Tobacco Rd. takes Heels on unexpected trip

Carolina shakes slump, but big hurdles remain

February 25, 2000|By Jamison Hensley | Jamison Hensley,SUN STAFF

Some prominent Tobacco Road streaks could go up in smoke as the distractions around Chapel Hill continue to pick up steam.

North Carolina has won four of its past five games and seems assured of a trip to the NCAA tournament, but how will these Tar Heels leave their mark?

North Carolina (17-10, 8-5 Atlantic Coast Conference) will gear up for its most challenging stretch, traveling to Maryland tomorrow and to Duke the following Saturday. If they lose both, the Tar Heels most likely will finish below third in the ACC regular-season standings for the first time in 35 seasons and record the most losses in the program's history heading into the ACC tournament.

Though the Tar Heels have heated up, so have the questions and criticisms.

Where is point guard Ed Cota's attention fixed? Why doesn't center Brendan Haywood shoot more? Has the passive approach of 62-year-old coach Bill Guthridge rubbed off too much on the players?

Opponents have even sensed the difference and aren't afraid to say so.

Said Virginia swingman Adam Hall after Sunday's 90-76 victory at North Carolina: "They always play laid-back and they think they can win because they're Carolina."

Cota, who ranks fourth on the NCAA's all-time assist list, hasn't shown up offensively the past two games.

He has been sloppy with the ball, recording eight assists and 11 turnovers. He has failed to penetrate successfully, going to the foul line a total of four times. He has lost his shooting touch, missing 11 of 18 attempts from the field.

And it won't get any easier for Cota, who faces matchups against Maryland's Steve Blake and Duke's Jason Williams, two freshmen who are playing better than the Carolina four-year starter.

Cota's focus may instead be on an impending court date. Cota and teammate Terrence Newby, Carolina's media guide cover boys this season, were scheduled to go on trial yesterday. University of North Carolina police have charged them with three counts each of assault inflicting serious injury and two counts of simple assault that stemmed from a Halloween brawl.

The court date had been postponed indefinitely because prosecutor Jim Woodall is tied up with a superior court trial.

No one in the Carolina program has commented recently on the charges, but Guthridge has never wavered in his support of Cota.

"I'm a big Ed Cota fan," Guthridge said. "I wouldn't trade him for any other point guard in the country."

Then there's the biggest magic trick in Chapel Hill: How can you make a 7-foot, 264-pound center disappear? Tar Heels fans would answer: Watch Haywood.

He leads the nation in field-goal percentage (.744), a whisper behind the NCAA record of .746 which was set by Oregon State's Steve Johnson in 1980-81. Yet Haywood, who has only missed 49 of 192 attempts, takes an average of just seven shots a game.

In Sunday's loss to Virginia, Haywood was shut out in the second half and took just one shot. Three days later, he had two first-half attempts at Florida State before making all five of his shots from the field after halftime in a 70-67 victory. Still, Haywood managed only 11 touches in the post against the Seminoles.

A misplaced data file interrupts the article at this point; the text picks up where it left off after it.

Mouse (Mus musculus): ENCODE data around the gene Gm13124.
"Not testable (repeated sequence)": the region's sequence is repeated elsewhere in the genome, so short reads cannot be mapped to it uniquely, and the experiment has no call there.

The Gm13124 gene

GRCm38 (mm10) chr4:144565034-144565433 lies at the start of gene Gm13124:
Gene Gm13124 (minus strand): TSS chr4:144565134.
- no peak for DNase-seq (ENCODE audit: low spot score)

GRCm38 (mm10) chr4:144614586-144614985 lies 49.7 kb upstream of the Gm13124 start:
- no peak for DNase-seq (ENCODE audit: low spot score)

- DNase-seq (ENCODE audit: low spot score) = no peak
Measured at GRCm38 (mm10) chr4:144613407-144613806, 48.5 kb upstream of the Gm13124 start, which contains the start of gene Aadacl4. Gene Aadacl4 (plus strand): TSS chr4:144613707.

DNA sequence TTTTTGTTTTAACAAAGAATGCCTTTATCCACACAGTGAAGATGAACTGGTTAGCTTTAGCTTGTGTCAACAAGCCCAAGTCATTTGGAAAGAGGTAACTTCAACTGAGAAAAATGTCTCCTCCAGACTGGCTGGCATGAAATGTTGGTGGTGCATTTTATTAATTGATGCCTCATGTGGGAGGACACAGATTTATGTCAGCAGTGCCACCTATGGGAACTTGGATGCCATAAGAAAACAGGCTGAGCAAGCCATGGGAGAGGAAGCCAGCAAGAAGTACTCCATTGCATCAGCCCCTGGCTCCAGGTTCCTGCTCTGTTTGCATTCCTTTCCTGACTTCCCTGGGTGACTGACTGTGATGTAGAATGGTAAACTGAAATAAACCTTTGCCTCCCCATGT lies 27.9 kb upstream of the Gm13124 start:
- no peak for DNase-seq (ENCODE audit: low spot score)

"If you figure out a way to get him the ball more, let me know," Guthridge said. "We try to get the ball to him and he does have a lot of people around him. But that's one of the things we like to do."

Carolina has climbed back up the standings by racking up all four of its wins this month against the ACC's lower tier and could pull itself into a tie for second place with a win at Cole Field House tomorrow. The Tar Heels, though, have to prove they can compete with the league's upper division, mustering a 1-3 record vs. Duke, Maryland and Virginia.

Florida State "was a big win, especially after a home loss," Cota said. "We definitely didn't want to lose and go into Cole Field House on a losing streak."

Some say Carolina has become too casual defensively. The Tar Heels haven't forced more turnovers than they've committed in 23 of 27 games.

The Tar Heels seem to apply more pressure on themselves at home, where they are 6-5, tying the school record for losses in Chapel Hill in a season. If Carolina isn't on the top of its game this week, other long-standing marks could be in jeopardy as well.

But upholding streaks isn't the main incentive for Guthridge. The third-year coach is more concerned with gaining his first victory at Cole and ending a four-game skid to the Blue Devils. Removing their head-to-head games, Maryland and Duke are a combined 25-0 at home this season.

"We don't talk about [streaks] with the team," Guthridge said. "I think it's something all of us connected with Carolina basketball are proud of, but certainly each team is different. And I don't want to burden our players with that."

Streaking to end?

North Carolina (17-10, 8-5), which is tied for third in the Atlantic Coast Conference, has put several impressive streaks in jeopardy this season.

An NCAA-record 29 consecutive seasons with at least 21 wins.

An ACC-best 35 seasons in a row of finishing no lower than third in the regular-season standings.

Never more than 11 losses heading into an ACC tournament.

An ACC-record 35 straight seasons with no more than seven losses in an ACC regular season.

Never seeded lower than eighth in a NCAA tournament.

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